Michael Courouleau is an environmental and safety professional with extensive experience in industrial safety.
Q: We’ve come a long way as far as workplace safety. What are some areas that people might still neglect?
Michael Courouleau: Accidents during disaster recovery are still very common.
Q: What special hazards does a disaster recovery situation present?
Michael Courouleau: Electrical dangers, collapse or partial collapse of compromised buildings, stress and overwork from trying to get a facility reopened as quickly as possible.
Q: Do floodwaters present a special set of dangers?
Michael Courouleau: Absolutely. Floodwaters are contaminated to start with, making the threat of infection pretty extreme.
Q: What precautions should workers and crews take in post-hurricane situations?
Michael Courouleau: Supervisors should be mindful of not taking shortcuts or getting in too big a hurry. That’s how injuries happen. Crews should be very wary of flooded buildings in terms of structural safety and electrical hazards.
Q: Are floodwaters breeding grounds for insects?
Michael Courouleau: Yes, crews should be careful of not only mosquito bites, but also snakebites and even leeches in flooding situations.
Q: What’s another seldom-thought-of danger in the workplace?
Michael Courouleau: Combustible dust is a huge danger in places like grain elevators.
Q: What can be done about it?
Michael Courouleau: Ventilation, water mist setups, sprinklers, airborne dust density monitoring and fire suppression setups are all very important.
Q: What kinds of materials can become combustible dust, in the right concentrations?
Michael Courouleau: Flour, grain dust, sawdust, sugar, sugar byproducts, tobacco, metal shavings, even dried blood can be potentially hazardous combustible dust.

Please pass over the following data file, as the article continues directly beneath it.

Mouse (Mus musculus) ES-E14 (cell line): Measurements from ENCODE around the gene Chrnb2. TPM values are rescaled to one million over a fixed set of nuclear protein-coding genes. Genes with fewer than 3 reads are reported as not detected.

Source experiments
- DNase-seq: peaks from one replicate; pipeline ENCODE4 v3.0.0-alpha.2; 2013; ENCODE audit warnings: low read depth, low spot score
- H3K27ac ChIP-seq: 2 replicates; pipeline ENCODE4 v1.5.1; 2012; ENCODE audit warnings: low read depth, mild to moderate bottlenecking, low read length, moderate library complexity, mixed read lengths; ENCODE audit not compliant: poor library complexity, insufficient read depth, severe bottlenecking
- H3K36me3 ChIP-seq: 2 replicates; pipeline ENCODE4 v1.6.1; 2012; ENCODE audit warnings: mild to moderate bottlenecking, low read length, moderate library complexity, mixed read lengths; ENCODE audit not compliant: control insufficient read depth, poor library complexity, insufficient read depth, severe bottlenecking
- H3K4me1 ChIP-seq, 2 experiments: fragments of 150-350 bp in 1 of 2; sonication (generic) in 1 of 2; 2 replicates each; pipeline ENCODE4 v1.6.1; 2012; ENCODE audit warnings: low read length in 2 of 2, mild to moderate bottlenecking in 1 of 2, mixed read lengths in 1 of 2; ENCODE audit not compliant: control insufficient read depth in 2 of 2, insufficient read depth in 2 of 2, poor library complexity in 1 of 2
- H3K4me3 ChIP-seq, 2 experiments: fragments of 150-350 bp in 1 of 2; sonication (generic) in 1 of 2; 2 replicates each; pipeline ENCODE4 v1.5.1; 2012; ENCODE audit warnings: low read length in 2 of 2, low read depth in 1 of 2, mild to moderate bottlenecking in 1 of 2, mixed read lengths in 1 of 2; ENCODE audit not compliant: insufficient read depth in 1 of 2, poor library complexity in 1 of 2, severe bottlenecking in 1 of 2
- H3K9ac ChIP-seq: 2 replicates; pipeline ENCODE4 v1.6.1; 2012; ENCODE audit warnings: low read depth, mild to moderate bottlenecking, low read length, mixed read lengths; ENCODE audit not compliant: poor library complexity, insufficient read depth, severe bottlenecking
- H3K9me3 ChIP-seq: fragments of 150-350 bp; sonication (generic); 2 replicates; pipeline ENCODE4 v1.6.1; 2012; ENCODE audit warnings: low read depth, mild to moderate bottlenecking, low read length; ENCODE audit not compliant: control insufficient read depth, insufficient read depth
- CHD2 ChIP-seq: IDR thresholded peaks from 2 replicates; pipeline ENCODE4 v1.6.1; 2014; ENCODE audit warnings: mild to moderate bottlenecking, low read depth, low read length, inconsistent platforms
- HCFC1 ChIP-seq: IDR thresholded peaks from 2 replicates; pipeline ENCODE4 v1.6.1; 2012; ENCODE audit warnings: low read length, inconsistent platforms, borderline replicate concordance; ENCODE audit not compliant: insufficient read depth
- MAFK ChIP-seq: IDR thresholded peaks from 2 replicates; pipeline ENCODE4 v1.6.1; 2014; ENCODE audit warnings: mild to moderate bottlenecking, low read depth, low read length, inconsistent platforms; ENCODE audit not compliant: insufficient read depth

Q: What are the points in the process where combustible dust can be found in greater concentrations?
Michael Courouleau: Places like loading and unloading points or transfer points will typically stir up more airborne particles.
Q: What sorts of systems should be in place at those points?
Michael Courouleau: Air monitors are typically used there, keeping tabs on airborne dust and sending readings back to a control console.
Q: How do those work?
Michael Courouleau: When densities reach a certain point, water mist systems will kick on to reduce the concentration. Some systems will even automatically shut down machinery to give dust time to settle.
Q: Aren’t there ignition sources as well?
Michael Courouleau: Yes, there’s a special set of precautions to be taken with things like motors and switches.
Q: Can static electricity be an ignition source?
Michael Courouleau: Yes, natural fibers should be worn in these settings.
Q: What is a general piece of advice you can give?
Michael Courouleau: Remember that knowledge is power when it comes to safety in the workplace. Educate your workforce on safety protocols, keep MSDS sheets available, and offer incentives for workplace safety.